Farmers markets almost back to pre-COVID conditions
The spring opening of local farmers markets is a welcome return to normalcy for both farmers and consumers.
Last spring many farmers had to shift to online ordering, requiring some to create internet sites. Market operators had to develop touchless delivery systems and provide hand-washing stations, increase space between booths, and limit in-person attendance.
Most of those restrictions have been lifted or eased under Gov. Ralph Northam’s latest executive order regarding the COVID-19 pandemic. But a few remain in place, including physical distancing of vendors and mandatory face masks for vendors and shoppers.
“Compared to this time last year, preorders are down, but all of the farmers that did have or created an online store are continuing to take those (orders),” said Ricky Kowalewski, market manager for the Lynchburg Community Market. “We’re slowly getting back to pre-COVID attendance numbers.”
Customers at the Charlottesville farmers market sites have had to preorder and pick up their produce remotely since last spring. Market manager Justin McKenzie said his vendors are eager to return to face-to-face sales.
“It was nice for producers to know exactly how much to bring” thanks to preordering, McKenzie said. “But this year I see a shift in consumer habits. People are not ordering online as much anymore. People are ready to shop in person and see the product in person.”
Adapting to physical distancing is one challenge market operators still need to overcome. Another is pushback from customers who don’t want to wear masks.
“With the CDC saying vaccinated people don’t need to wear a mask, now it’s even worse for us to say, ‘You have to put on a mask,’” said Amy Jordan, co-manager of several Hampton Roads markets. “So we’re put in a very difficult position. People are screaming in our faces about their rights, and that we’re outside, etc.”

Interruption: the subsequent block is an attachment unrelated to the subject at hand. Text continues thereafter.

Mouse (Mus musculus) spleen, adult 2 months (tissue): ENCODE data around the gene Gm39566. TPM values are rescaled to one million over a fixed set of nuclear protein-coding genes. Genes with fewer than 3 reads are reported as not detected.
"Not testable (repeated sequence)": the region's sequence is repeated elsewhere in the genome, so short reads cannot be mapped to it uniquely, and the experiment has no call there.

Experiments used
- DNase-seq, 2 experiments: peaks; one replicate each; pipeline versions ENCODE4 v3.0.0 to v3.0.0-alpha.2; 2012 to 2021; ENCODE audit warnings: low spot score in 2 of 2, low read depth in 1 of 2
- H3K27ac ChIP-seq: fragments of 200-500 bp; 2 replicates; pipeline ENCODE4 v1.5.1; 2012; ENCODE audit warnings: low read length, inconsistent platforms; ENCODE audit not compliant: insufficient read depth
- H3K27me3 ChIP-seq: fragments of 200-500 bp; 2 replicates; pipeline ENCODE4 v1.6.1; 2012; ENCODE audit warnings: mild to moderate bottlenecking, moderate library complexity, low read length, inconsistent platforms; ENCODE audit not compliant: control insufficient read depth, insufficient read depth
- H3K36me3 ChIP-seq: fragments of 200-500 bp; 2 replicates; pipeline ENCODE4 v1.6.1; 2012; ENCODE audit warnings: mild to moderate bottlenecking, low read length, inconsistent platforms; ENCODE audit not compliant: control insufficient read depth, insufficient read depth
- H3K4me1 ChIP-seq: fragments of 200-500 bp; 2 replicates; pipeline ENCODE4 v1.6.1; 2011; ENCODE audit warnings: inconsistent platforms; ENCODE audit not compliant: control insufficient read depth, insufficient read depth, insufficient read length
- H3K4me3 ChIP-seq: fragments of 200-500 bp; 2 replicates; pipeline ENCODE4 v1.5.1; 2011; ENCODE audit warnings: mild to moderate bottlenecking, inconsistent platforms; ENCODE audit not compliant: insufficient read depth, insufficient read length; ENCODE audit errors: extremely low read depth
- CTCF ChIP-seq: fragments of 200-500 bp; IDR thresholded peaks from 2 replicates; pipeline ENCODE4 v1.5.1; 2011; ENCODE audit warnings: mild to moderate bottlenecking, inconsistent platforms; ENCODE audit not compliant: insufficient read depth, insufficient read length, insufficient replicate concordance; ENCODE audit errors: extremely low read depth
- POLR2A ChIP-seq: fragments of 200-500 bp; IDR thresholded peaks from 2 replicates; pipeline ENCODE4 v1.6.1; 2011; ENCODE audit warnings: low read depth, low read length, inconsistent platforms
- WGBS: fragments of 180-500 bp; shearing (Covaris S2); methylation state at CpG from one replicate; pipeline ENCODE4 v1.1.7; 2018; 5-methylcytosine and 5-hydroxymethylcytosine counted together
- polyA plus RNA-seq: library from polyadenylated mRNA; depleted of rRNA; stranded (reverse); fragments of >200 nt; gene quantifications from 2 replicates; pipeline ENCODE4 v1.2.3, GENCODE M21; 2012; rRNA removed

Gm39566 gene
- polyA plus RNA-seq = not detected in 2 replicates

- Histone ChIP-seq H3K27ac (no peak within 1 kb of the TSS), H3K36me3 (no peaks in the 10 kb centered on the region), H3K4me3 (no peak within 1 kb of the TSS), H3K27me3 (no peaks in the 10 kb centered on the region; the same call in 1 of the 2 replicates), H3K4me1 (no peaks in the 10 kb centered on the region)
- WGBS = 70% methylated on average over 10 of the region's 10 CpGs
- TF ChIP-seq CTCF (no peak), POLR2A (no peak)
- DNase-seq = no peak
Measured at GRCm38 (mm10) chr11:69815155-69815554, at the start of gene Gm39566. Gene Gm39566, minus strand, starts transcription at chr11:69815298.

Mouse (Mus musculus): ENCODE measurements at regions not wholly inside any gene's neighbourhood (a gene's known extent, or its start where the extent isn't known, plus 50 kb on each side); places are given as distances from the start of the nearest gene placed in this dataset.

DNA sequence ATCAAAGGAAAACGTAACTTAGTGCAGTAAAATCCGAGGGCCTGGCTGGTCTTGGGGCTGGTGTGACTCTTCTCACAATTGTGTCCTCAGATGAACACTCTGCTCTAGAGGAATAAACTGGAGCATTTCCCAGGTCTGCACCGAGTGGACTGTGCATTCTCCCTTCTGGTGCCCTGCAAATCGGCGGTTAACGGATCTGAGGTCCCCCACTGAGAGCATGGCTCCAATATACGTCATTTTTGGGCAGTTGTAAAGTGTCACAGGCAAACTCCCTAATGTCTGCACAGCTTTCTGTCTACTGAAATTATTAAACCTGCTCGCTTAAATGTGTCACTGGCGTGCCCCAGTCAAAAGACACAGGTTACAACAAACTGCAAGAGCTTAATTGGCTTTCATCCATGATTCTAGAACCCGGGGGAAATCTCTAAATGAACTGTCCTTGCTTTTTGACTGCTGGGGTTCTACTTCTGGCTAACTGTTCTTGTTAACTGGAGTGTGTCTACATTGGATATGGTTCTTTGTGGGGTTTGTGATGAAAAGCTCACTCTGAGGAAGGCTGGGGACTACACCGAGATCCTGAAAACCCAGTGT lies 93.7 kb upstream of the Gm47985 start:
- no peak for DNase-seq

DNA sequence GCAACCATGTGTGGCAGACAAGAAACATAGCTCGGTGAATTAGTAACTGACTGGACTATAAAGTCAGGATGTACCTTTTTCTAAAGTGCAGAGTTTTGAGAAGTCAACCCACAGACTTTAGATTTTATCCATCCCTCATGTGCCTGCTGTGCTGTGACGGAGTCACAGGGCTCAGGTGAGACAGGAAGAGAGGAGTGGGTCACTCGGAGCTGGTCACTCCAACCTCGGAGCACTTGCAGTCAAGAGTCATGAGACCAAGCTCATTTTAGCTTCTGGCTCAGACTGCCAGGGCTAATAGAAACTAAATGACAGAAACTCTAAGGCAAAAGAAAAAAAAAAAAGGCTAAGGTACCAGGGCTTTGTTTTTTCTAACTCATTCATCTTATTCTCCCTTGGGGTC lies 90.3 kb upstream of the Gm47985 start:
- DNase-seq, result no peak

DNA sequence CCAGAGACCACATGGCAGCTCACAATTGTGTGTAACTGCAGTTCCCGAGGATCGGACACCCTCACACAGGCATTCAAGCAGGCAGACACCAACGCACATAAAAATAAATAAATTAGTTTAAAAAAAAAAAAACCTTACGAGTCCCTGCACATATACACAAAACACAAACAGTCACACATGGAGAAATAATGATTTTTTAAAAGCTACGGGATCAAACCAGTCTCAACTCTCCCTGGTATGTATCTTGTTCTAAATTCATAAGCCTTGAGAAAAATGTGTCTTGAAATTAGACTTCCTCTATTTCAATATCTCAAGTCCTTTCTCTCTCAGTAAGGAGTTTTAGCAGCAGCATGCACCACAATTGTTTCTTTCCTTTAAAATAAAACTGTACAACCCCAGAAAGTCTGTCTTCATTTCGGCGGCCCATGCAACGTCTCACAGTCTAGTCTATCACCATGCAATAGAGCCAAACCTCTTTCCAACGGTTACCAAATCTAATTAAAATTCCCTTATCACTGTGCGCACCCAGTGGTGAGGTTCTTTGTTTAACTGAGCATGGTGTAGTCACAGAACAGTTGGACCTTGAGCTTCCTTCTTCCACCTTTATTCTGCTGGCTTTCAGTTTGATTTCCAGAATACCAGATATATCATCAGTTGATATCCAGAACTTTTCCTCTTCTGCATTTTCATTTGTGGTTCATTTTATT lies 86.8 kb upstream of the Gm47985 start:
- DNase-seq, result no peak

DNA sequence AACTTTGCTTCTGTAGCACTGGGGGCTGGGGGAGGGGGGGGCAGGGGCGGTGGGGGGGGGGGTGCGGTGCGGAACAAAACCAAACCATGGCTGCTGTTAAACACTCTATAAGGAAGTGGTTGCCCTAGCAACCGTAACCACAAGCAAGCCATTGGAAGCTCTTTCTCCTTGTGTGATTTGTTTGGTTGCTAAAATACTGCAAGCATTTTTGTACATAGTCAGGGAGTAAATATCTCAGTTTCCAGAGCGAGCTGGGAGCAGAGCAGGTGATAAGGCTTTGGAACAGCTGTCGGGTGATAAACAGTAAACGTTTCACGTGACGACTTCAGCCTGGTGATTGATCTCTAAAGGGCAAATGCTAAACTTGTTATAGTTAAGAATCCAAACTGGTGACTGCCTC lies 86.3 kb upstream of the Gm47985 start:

Kim Hutchinson, executive director of the Virginia Farmers Market Association, said the governor’s latest guidelines treat farmers markets as large groups of unrelated people congregating; therefore, masks are still needed. The trade group represents about 350 market sites statewide.
“It’s challenging. A market like Charlottesville could have 5,000 people go through it on a Saturday, while some smaller markets may have less than 1,000 people all weekend,” Hutchinson explained. “So many managers are opting to keep strict sanitary guidelines in place. We’re urging our market managers to be very clear what the market rules are for each site in their advertising and social media posts.”
On the bright side, there are more customers than ever, she noted.
“Though sales are not what they were last year at the height of the pandemic, we’re continuing to see a 35% to 40% retention of new customers we picked up last year at farmers markets. I hope that will increase as we start to see seasonal items like fresh tomatoes become available,” Hutchinson said.